Irrespective, we are all unique and learn at our own pace. I’d say keep doing what you are doing. I think fair to say we have all seen improvements in your playing and performing. For playing and singing I’d suggest pick songs that are well within your play-grade. I think it will serve you to reduce challenges as much as possible. Pick songs that you know how the vocal goes, know the timing and melody. These may not be on your wishlist to play but will help develop the abilities. Perhaps consider developing your singing ability, depending on desire and time. Just like guitar playing one can learn to sing.

My 2cs worth, from a novice learner rather than an advanced musician with years of knowledge and experience under the belt, so take it from whence it comes.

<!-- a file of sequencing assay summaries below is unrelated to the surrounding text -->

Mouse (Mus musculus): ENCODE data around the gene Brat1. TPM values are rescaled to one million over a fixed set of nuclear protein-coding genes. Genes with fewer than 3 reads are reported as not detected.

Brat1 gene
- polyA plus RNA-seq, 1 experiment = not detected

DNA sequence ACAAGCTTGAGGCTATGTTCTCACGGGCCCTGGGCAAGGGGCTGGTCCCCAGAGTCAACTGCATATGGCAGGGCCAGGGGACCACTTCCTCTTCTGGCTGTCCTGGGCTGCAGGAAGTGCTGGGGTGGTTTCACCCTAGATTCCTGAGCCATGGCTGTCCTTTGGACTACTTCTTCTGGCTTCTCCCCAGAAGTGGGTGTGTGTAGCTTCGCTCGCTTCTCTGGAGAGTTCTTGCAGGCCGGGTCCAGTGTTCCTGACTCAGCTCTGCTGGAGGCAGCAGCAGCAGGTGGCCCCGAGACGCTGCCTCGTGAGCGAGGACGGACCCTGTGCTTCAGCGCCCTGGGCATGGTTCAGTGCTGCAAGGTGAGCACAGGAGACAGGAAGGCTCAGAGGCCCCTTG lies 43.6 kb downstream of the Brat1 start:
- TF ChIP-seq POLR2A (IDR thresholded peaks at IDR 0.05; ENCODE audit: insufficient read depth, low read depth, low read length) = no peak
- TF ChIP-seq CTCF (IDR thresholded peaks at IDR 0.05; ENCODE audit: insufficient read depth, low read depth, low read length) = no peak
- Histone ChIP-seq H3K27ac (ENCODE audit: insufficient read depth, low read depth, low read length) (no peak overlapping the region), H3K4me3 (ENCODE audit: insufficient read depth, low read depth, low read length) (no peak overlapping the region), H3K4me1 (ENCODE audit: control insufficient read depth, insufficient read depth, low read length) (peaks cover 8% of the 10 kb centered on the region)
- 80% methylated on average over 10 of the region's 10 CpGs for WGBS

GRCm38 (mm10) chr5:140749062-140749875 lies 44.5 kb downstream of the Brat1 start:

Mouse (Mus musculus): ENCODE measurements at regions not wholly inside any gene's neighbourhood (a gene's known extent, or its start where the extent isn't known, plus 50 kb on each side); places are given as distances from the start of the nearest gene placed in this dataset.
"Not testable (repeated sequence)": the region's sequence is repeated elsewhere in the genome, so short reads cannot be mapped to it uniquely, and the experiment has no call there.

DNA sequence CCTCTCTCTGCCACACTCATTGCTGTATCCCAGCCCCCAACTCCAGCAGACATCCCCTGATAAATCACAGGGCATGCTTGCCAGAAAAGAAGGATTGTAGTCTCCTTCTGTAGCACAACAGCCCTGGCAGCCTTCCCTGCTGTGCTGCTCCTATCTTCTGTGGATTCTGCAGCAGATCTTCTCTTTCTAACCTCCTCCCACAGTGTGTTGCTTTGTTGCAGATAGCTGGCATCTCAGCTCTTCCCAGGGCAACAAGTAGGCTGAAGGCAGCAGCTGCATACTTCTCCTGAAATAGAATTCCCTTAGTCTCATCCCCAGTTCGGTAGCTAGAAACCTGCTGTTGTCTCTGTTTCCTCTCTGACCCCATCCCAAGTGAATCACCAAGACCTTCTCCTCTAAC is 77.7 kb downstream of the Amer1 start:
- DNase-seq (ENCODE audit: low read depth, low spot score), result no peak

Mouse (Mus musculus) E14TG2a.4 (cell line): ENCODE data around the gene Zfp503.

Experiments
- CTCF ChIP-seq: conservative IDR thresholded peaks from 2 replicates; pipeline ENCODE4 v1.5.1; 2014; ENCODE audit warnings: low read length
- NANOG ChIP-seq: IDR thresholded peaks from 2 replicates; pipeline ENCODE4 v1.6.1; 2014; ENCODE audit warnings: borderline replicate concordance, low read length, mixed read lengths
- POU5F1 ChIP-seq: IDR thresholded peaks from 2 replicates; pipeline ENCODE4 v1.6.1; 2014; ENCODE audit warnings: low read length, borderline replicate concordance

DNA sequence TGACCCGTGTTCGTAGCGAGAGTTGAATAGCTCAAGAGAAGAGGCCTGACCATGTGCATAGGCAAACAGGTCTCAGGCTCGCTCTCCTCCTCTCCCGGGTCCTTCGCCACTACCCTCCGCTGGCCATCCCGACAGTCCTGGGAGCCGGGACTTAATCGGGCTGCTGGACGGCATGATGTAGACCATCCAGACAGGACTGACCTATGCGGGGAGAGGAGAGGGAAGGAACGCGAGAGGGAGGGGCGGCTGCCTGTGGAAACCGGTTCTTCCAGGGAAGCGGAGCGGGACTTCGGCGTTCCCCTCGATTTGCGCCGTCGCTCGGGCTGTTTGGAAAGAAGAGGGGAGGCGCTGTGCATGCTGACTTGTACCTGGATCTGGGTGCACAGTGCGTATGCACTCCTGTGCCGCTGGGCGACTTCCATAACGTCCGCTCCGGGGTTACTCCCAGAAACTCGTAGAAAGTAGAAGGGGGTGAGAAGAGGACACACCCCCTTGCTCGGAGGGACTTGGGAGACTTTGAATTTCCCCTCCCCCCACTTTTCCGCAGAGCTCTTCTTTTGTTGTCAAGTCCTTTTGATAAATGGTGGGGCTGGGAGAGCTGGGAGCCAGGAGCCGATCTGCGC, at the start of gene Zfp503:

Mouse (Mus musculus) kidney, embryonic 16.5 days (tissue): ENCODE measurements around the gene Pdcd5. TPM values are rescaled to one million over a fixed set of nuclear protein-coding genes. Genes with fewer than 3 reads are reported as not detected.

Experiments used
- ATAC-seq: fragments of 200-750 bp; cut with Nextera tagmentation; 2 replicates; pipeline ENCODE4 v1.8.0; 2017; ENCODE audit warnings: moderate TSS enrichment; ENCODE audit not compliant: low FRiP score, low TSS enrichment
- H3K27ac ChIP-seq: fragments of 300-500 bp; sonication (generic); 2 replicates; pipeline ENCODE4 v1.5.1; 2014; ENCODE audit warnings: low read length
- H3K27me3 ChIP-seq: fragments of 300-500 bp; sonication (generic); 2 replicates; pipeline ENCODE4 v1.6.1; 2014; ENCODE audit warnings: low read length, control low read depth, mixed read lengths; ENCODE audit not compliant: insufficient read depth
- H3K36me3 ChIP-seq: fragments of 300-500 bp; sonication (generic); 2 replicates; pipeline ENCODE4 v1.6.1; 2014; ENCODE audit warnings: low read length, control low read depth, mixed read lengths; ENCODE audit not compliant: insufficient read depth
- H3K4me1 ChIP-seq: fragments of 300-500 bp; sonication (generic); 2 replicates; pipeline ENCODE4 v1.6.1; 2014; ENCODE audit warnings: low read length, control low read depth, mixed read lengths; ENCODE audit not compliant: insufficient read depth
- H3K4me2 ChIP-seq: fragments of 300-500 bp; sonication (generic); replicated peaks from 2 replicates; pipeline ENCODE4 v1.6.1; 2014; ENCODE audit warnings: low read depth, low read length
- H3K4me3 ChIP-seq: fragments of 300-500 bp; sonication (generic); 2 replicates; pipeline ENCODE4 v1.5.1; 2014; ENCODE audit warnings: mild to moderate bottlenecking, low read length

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Hi David,

Thanks very much for the thoughts and level of detail in your response. I think I’ve probably dabbled in at least 30-40 songs the past couple years. Maybe I need to spend time on sharpening up one before adding to my portfolio. I’ve played a couple of soy from Def Leppard, but maybe those will result in frustration and lack of progress rather than confidence building. There are many far easier songs to try. Perhaps I should focus more on the fundamentals and rhythm while multitasking. Thanks again for the response and have a great day.

Jeff